"Narrow Bandwidth Top-Emitting OLEDs Designed for Rhodamine 6G Excitation in Biological Sensing Applications", Matthias Jahnel, Beatrice Beyer, Michael Thomschke, Karsten Fehse, Felix Krujatz and Karl Leo, Electronics 2015/4, pp. 982-994


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Abstract: Organic light emitting diodes (OLED) are promising candidates offering in optical sensor applications to detect different gas compositions and excitable optical marker groups in chemical and biological processes. They enable attractive solutions for monitoring the gas phase composition of e.g., dissolved molecular oxygen (O2) species in bio reactors or excitation of fluorescent markers. In this work, we investigate different OLED devices for biomedical applications to excite the fluorescent dye rhodamine 6G (R6G). The OLED devices are built in top emission geometry comprising a distributed Bragg reflector (DBR) acting as optical mirror. The OLED is optimized to provide a very narrow emission characteristic to excite the R6G at 530 nm wavelength and enabling the possibility to minimize the optical crosstalk between the OLED electroluminescence and the fluorescence of R6G. The DBR includes a thin film encapsulation and enables the narrowing of the spectral emission band depending on the number of DBR pairs. The comparison between optical simulation data and experimental results exhibits good agreement and proves process stability.

Keywords: OLED; sensoric; DBR; biochemical sensor; Rhadamin6G; narrow emission; lab on chip

"A novel Micropump Driver used in environmental sensor applications", Bernadette Kinzel, Detlef Bonfert, Florian Lippert, Frank Vanselov, Erkan Isa, Doris Schmitt-Landsiedel, Linus Maurer, IEEE SENSORS 2016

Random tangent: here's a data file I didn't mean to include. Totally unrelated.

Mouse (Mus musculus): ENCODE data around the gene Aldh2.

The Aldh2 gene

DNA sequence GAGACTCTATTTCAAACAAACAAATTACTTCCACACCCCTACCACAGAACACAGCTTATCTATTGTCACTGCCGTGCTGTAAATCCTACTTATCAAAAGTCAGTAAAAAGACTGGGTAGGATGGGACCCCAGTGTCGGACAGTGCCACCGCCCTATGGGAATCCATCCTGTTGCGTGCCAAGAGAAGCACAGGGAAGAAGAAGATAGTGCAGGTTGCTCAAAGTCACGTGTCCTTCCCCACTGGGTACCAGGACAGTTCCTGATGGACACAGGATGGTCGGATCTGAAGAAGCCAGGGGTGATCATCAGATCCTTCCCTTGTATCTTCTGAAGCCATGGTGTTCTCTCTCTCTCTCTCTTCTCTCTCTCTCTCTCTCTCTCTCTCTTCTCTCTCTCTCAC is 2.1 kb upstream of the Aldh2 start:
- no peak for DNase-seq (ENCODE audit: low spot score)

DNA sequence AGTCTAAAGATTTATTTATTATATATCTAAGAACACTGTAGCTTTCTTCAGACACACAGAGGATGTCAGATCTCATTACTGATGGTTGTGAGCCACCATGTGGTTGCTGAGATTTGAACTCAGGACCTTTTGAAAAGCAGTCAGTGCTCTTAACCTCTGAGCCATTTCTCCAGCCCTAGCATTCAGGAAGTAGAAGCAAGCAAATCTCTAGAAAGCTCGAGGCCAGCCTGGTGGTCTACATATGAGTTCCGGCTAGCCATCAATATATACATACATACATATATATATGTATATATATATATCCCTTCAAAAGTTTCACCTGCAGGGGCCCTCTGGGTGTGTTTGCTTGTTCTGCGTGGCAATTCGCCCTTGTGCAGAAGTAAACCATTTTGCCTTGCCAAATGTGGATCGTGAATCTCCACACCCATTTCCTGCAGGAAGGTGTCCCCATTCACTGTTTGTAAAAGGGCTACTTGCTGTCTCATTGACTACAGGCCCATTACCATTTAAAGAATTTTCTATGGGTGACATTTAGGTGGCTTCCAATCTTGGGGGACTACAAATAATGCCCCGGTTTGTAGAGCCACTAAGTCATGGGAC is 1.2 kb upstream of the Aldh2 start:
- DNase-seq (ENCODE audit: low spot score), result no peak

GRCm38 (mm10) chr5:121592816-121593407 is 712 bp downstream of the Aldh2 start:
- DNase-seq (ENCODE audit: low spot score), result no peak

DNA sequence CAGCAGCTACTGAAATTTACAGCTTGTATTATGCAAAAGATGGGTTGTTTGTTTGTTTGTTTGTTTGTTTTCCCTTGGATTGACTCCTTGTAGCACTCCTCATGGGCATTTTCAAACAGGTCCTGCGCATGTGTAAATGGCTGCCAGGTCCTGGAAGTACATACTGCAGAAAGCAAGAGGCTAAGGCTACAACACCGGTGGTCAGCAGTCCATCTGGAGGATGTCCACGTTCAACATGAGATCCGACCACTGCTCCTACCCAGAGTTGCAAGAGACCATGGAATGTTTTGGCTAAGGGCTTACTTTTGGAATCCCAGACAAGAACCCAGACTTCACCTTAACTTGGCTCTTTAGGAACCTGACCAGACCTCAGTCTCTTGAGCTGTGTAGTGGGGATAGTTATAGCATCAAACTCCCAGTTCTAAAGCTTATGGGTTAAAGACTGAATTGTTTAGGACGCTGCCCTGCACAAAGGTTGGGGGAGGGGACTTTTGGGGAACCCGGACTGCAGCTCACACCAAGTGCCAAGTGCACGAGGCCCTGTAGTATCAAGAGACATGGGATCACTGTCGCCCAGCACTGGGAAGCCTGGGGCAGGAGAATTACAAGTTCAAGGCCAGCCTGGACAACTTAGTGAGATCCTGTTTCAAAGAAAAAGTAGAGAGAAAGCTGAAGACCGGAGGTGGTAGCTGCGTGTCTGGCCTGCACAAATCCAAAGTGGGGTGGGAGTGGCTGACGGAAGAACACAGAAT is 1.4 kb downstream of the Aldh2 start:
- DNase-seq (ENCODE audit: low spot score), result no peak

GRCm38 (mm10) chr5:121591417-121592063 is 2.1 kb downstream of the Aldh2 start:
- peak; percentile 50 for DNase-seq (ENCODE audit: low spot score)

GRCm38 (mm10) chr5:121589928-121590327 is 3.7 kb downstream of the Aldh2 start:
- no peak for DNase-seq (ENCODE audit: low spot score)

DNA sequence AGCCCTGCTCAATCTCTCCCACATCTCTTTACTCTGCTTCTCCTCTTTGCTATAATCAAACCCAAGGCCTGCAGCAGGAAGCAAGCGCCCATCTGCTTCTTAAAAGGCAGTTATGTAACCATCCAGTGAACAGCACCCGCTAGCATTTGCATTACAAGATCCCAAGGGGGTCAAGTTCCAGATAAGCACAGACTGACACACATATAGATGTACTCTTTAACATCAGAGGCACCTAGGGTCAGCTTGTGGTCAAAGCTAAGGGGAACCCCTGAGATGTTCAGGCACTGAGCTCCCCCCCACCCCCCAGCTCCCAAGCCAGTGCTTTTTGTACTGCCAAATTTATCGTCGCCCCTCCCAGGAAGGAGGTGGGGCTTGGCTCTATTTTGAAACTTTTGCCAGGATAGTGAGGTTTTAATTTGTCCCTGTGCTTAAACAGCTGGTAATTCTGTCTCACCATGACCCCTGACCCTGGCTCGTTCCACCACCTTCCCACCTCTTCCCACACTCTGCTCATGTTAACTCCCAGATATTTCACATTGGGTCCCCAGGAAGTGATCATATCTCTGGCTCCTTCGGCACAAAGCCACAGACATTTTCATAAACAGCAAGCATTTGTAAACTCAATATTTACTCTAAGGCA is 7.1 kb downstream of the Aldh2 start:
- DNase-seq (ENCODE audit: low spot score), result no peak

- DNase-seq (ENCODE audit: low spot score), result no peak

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Abstract: The reaction times of environmental sensor units are potentially improved by the use of micropumps. Those micropumps require miniaturized driver electronics which generate dual-polarity high voltage pulses optimized to drive light, capacitive load piezoelectric micropumps. This paper presents a novel micropump driver consisting of a DC/DC converter circuit that is based on a combination of a boost converter and a charge pump. This combination generates asymmetric high voltages on two individual synchronous output nodes from a 5-V supply. Through reduction in the number of coils this method supports the overall system shrinking and allows a high level of chip integration. Compared to state-of-the-art miniaturized drivers, the presented topology allows single-ended and differential micropump driving at higher voltage levels (-100 V/+150 V). By connecting the micropump differential to the converter output, the maximum voltage can be increased to 250 V for capacitive micropump loads of up to 200 nF. The converter topology was validated by measurement. The presented novel, miniaturized micropump driver topology allows micropump integration into mobile devices for new fields of sensor applications with rapid reaction times.